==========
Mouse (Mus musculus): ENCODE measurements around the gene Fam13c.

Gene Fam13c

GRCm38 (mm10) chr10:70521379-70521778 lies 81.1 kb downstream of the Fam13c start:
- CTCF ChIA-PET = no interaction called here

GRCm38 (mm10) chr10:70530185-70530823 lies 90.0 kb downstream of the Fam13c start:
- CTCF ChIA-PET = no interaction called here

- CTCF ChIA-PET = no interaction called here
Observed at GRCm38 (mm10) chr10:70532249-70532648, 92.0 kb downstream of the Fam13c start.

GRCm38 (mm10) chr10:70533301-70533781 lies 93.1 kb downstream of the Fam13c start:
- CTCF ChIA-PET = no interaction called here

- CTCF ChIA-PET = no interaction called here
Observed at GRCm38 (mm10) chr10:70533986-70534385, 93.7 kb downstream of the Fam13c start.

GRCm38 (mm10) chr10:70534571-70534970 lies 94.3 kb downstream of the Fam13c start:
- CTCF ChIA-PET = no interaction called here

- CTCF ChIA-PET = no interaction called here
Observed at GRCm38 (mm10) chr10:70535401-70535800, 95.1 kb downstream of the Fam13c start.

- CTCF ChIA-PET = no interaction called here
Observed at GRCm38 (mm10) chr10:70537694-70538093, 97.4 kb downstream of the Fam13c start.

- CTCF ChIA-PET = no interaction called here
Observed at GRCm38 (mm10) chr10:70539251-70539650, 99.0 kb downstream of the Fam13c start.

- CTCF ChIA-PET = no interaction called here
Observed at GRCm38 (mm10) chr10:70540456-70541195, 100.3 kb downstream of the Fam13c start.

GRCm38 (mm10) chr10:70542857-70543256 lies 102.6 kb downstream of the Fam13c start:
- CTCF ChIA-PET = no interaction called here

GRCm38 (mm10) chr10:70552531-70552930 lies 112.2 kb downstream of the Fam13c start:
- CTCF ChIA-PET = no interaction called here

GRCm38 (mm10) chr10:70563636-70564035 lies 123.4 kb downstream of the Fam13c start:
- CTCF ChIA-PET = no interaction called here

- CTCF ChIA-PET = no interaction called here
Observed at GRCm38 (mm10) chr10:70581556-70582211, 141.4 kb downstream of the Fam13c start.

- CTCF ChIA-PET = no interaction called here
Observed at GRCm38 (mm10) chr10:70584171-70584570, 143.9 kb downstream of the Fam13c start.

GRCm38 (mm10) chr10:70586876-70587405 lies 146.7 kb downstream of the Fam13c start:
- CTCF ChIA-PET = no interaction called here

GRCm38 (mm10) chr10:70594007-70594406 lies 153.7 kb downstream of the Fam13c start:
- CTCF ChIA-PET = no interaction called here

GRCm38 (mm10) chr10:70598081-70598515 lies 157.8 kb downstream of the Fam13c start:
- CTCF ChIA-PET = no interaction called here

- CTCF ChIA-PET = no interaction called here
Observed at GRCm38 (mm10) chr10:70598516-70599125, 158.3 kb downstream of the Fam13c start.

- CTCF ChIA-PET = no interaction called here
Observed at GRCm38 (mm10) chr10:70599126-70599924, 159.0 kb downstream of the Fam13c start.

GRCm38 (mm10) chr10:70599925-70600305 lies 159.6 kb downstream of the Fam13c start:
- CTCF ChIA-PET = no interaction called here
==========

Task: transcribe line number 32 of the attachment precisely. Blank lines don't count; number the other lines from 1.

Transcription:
Observed at GRCm38 (mm10) chr10:70584171-70584570, 143.9 kb downstream of the Fam13c start.